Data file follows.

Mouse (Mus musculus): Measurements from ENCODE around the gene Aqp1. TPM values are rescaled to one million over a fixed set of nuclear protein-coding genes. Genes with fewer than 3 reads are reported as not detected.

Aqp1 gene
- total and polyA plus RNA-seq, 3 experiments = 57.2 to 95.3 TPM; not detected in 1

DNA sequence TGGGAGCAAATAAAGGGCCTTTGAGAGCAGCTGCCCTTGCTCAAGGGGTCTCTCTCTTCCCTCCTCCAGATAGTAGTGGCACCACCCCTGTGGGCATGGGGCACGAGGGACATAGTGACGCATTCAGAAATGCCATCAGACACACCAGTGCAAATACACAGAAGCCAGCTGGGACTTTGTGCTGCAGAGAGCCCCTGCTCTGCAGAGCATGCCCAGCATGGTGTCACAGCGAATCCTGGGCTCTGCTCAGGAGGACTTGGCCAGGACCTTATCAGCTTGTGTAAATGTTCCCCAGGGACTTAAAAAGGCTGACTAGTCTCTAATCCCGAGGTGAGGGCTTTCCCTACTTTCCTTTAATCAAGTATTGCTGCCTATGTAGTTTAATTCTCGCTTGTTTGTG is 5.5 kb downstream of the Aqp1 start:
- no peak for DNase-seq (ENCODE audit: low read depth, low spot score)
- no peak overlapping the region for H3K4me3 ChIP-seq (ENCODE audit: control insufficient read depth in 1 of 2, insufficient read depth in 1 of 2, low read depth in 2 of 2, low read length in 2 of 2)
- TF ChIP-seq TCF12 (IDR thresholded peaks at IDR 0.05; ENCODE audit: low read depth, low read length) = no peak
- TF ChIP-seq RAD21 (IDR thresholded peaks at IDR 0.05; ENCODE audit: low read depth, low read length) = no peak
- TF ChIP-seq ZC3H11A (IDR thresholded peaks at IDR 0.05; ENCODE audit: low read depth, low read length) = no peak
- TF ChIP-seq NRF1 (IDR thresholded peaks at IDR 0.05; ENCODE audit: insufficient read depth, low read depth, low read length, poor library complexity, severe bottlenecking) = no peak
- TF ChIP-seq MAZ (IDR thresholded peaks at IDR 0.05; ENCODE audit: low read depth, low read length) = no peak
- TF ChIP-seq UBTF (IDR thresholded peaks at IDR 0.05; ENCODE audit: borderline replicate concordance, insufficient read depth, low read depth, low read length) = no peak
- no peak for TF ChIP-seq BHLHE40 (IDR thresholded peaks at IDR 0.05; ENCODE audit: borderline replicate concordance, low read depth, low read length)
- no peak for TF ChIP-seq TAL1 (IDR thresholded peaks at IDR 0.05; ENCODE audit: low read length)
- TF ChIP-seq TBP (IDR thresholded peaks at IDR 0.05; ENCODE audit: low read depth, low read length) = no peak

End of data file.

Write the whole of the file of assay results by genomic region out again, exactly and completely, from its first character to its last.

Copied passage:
Mouse (Mus musculus): Measurements from ENCODE around the gene Aqp1. TPM values are rescaled to one million over a fixed set of nuclear protein-coding genes. Genes with fewer than 3 reads are reported as not detected.

Aqp1 gene
- total and polyA plus RNA-seq, 3 experiments = 57.2 to 95.3 TPM; not detected in 1

DNA sequence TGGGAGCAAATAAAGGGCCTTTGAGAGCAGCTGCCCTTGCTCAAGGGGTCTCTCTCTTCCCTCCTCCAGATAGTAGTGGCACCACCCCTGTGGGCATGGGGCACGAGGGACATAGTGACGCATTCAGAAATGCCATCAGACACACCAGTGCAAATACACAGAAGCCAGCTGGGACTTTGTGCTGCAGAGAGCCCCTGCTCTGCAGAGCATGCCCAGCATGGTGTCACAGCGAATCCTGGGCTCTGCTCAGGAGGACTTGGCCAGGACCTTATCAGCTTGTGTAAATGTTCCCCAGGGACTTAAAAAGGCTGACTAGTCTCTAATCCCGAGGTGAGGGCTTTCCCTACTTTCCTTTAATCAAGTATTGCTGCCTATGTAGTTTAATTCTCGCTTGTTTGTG is 5.5 kb downstream of the Aqp1 start:
- no peak for DNase-seq (ENCODE audit: low read depth, low spot score)
- no peak overlapping the region for H3K4me3 ChIP-seq (ENCODE audit: control insufficient read depth in 1 of 2, insufficient read depth in 1 of 2, low read depth in 2 of 2, low read length in 2 of 2)
- TF ChIP-seq TCF12 (IDR thresholded peaks at IDR 0.05; ENCODE audit: low read depth, low read length) = no peak
- TF ChIP-seq RAD21 (IDR thresholded peaks at IDR 0.05; ENCODE audit: low read depth, low read length) = no peak
- TF ChIP-seq ZC3H11A (IDR thresholded peaks at IDR 0.05; ENCODE audit: low read depth, low read length) = no peak
- TF ChIP-seq NRF1 (IDR thresholded peaks at IDR 0.05; ENCODE audit: insufficient read depth, low read depth, low read length, poor library complexity, severe bottlenecking) = no peak
- TF ChIP-seq MAZ (IDR thresholded peaks at IDR 0.05; ENCODE audit: low read depth, low read length) = no peak
- TF ChIP-seq UBTF (IDR thresholded peaks at IDR 0.05; ENCODE audit: borderline replicate concordance, insufficient read depth, low read depth, low read length) = no peak
- no peak for TF ChIP-seq BHLHE40 (IDR thresholded peaks at IDR 0.05; ENCODE audit: borderline replicate concordance, low read depth, low read length)
- no peak for TF ChIP-seq TAL1 (IDR thresholded peaks at IDR 0.05; ENCODE audit: low read length)
- TF ChIP-seq TBP (IDR thresholded peaks at IDR 0.05; ENCODE audit: low read depth, low read length) = no peak